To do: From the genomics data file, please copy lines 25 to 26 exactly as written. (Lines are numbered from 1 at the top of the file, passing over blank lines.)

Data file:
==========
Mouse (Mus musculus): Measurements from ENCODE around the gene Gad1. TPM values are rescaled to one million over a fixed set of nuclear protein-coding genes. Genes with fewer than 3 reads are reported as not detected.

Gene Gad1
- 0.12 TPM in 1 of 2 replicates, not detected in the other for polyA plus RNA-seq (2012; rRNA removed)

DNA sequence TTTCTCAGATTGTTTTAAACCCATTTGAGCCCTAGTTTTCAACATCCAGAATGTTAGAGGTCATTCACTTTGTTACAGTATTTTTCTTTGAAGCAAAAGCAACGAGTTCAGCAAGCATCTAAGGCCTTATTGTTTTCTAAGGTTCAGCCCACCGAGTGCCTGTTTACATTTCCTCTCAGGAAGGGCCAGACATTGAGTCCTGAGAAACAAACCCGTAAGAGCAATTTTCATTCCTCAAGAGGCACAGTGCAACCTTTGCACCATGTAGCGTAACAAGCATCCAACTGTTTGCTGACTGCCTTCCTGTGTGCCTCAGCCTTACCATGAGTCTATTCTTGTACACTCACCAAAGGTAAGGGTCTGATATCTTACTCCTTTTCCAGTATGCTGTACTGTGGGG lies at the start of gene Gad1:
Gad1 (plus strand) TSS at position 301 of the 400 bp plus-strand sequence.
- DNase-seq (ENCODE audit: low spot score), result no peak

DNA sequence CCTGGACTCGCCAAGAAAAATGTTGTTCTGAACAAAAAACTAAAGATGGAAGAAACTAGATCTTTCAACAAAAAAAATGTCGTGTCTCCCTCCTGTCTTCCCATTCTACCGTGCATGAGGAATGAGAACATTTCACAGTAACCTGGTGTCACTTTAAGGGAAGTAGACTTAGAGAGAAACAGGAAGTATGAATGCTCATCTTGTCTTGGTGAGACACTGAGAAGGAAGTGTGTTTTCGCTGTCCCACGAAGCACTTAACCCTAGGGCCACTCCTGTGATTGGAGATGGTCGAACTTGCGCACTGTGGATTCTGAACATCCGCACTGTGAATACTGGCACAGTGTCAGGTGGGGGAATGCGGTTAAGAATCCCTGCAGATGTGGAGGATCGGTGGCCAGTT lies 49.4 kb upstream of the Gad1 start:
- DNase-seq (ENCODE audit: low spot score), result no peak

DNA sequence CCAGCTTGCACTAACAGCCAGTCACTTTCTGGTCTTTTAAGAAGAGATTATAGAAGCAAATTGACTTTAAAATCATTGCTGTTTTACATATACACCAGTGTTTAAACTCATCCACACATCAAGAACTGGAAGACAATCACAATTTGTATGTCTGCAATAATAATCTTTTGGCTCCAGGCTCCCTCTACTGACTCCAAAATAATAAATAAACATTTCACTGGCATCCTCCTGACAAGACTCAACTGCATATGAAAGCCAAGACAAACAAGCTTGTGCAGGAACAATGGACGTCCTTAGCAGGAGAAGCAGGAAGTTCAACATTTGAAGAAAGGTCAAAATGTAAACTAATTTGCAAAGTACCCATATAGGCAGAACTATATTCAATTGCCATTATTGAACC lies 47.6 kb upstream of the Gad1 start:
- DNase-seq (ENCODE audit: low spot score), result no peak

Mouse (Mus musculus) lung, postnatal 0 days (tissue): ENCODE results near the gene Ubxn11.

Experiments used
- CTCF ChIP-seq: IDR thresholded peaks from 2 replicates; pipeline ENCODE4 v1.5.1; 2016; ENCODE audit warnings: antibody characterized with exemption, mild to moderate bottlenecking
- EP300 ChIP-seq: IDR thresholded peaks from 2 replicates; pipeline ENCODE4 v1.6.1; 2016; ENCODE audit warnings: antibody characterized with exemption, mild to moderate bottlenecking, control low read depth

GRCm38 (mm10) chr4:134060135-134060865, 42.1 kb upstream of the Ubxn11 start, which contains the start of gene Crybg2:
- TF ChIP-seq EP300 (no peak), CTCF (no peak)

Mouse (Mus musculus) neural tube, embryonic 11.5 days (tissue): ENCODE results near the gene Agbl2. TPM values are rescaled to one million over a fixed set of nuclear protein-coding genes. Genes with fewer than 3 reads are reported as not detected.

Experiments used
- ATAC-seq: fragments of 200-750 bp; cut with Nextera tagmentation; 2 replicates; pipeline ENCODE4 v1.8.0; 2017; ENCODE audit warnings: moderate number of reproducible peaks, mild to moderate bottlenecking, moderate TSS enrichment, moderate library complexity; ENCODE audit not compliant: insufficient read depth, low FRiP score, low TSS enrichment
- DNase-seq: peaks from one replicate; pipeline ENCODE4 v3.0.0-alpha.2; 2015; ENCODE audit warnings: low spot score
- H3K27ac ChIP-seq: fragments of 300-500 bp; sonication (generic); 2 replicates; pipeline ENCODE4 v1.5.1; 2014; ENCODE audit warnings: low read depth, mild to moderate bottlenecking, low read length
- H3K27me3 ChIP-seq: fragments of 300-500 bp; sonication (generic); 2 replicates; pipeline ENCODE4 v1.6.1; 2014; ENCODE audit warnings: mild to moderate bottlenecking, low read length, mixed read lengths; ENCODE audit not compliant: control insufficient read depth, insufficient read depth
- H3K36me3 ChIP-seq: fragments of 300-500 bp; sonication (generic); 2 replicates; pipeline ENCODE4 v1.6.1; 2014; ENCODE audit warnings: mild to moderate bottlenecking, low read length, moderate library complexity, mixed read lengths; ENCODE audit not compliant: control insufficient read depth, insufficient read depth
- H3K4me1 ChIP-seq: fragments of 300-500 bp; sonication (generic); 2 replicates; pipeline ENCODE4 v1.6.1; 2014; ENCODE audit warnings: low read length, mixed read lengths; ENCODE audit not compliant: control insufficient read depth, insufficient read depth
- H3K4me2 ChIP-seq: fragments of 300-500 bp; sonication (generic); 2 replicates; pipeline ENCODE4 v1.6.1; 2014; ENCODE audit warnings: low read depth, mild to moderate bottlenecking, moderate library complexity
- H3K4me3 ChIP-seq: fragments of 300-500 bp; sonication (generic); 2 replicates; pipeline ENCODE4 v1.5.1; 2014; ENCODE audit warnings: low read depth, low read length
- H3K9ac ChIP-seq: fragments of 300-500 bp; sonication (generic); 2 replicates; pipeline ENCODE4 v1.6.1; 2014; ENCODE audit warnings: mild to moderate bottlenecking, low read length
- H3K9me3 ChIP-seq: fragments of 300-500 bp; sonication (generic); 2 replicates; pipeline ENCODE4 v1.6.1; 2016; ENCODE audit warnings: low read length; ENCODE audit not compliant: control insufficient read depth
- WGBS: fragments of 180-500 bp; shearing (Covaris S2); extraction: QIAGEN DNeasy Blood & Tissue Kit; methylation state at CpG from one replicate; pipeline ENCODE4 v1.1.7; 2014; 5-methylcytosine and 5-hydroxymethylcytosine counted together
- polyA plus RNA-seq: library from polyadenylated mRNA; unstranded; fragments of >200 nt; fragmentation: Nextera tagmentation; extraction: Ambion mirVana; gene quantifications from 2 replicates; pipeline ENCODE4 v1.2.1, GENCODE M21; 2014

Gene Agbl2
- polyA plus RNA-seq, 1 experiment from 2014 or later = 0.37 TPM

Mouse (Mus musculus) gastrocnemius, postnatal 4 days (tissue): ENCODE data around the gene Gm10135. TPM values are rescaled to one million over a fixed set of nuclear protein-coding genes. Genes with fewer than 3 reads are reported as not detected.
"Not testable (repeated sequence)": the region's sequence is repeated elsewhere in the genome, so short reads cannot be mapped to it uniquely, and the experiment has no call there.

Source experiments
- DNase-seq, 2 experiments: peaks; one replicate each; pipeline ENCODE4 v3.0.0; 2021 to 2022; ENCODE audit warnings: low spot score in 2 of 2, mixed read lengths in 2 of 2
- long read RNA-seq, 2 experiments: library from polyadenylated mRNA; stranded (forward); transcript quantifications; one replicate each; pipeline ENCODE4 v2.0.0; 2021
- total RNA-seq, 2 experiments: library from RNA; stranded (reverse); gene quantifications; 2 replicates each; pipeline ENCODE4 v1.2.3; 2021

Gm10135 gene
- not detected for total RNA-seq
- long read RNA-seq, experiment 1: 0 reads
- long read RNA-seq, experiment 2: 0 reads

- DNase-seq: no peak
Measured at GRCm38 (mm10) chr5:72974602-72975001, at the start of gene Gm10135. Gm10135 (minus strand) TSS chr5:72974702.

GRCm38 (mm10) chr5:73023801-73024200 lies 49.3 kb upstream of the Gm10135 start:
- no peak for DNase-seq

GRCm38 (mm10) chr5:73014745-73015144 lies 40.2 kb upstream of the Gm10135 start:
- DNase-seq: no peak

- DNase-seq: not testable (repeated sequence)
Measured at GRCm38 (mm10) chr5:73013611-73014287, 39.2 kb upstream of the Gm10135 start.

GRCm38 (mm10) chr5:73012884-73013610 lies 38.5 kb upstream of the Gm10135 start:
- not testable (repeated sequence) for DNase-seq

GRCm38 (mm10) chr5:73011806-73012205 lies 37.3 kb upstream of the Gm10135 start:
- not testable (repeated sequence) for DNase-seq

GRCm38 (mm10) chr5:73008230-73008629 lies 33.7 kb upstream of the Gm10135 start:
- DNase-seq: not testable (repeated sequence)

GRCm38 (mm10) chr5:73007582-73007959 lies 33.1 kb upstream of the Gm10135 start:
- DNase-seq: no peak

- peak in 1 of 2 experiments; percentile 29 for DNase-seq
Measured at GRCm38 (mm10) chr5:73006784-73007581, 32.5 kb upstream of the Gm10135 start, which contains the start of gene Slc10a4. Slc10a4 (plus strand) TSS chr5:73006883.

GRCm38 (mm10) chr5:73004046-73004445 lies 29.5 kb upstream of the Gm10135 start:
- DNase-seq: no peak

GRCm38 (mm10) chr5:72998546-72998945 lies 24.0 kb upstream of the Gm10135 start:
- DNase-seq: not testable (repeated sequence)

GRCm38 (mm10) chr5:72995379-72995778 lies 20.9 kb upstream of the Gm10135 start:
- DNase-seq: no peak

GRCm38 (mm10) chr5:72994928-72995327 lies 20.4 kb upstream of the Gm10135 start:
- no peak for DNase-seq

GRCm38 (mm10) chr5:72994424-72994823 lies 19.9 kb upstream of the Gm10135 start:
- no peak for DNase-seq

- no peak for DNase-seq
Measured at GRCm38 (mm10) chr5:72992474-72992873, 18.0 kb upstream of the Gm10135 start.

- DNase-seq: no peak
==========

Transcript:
- H3K4me2 ChIP-seq: fragments of 300-500 bp; sonication (generic); 2 replicates; pipeline ENCODE4 v1.6.1; 2014; ENCODE audit warnings: low read depth, mild to moderate bottlenecking, moderate library complexity
- H3K4me3 ChIP-seq: fragments of 300-500 bp; sonication (generic); 2 replicates; pipeline ENCODE4 v1.5.1; 2014; ENCODE audit warnings: low read depth, low read length